Tuesday, April 13, 2010

The state of a strange land

The story posted on Shakesville about a New Zealander who was deported from LAX has been getting some attention among New Zealand bloggers. It's a powerful tale:

I was taken to another room and given another search. This one (thankfully) did not put her hands anywhere near my groin, just my legs, arms and torso. And my shoes.

I was then taken back out to the main reception area, given a paper bag, and told to put all my valuables into it. Including my $2 mood ring, my $3 watch, and... my bootlaces. And anything else I was carrying of value - my wallet, my MP3 player, and the water and food that I had been given by the officers at LAX.

I didn't know why I had to put the bootlaces in the bag. I think that if I had asked, I would have been told that it was "for my safety". However, since I was only able to shuffle slowly around, I believe that it was a ploy to dehumanise the detainees further.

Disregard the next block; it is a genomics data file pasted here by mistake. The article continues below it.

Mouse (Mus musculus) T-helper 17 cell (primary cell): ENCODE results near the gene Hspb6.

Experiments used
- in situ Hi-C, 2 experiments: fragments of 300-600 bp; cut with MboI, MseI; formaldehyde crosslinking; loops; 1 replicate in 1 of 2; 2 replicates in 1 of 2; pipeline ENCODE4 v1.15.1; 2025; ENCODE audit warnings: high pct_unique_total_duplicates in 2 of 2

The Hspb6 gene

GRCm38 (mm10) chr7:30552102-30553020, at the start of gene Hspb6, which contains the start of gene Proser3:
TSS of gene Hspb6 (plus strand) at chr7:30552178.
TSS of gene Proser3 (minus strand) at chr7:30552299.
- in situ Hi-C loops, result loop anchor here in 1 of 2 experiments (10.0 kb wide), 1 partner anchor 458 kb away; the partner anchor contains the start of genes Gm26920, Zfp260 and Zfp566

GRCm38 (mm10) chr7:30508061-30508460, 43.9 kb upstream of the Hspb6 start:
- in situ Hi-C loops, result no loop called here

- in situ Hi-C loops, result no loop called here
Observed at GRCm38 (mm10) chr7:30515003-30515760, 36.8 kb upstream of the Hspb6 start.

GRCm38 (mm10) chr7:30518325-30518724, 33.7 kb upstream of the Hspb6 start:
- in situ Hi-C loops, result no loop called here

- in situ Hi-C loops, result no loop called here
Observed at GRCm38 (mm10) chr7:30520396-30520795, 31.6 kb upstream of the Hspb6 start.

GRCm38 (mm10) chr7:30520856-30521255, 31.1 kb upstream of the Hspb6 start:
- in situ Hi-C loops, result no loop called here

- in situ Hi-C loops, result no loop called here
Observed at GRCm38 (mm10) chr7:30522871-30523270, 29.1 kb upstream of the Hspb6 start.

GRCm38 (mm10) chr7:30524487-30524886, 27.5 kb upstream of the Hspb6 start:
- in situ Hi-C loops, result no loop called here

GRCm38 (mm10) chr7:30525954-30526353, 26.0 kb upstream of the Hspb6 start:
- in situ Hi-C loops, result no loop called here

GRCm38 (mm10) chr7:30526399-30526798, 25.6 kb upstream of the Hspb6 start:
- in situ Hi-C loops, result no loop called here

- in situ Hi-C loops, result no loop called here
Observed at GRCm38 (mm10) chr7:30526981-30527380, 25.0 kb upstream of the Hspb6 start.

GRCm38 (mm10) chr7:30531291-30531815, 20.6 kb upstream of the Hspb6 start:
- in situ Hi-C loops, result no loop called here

I recommend you read the whole thing.

But I want to point out that New Zealand has its own degrading, dehumanising, racist immigration system. I've watched a woman about to be deported saying goodbye to her boyfriend in a prison visiting room. For pacific island women visas can be contingent on negative pregnancy tests. If you were detained in a New Zealand prison prior to deportation (and people are) - the cold, the strip search, the lack of access to medication, the constant dehumanisation would be the same.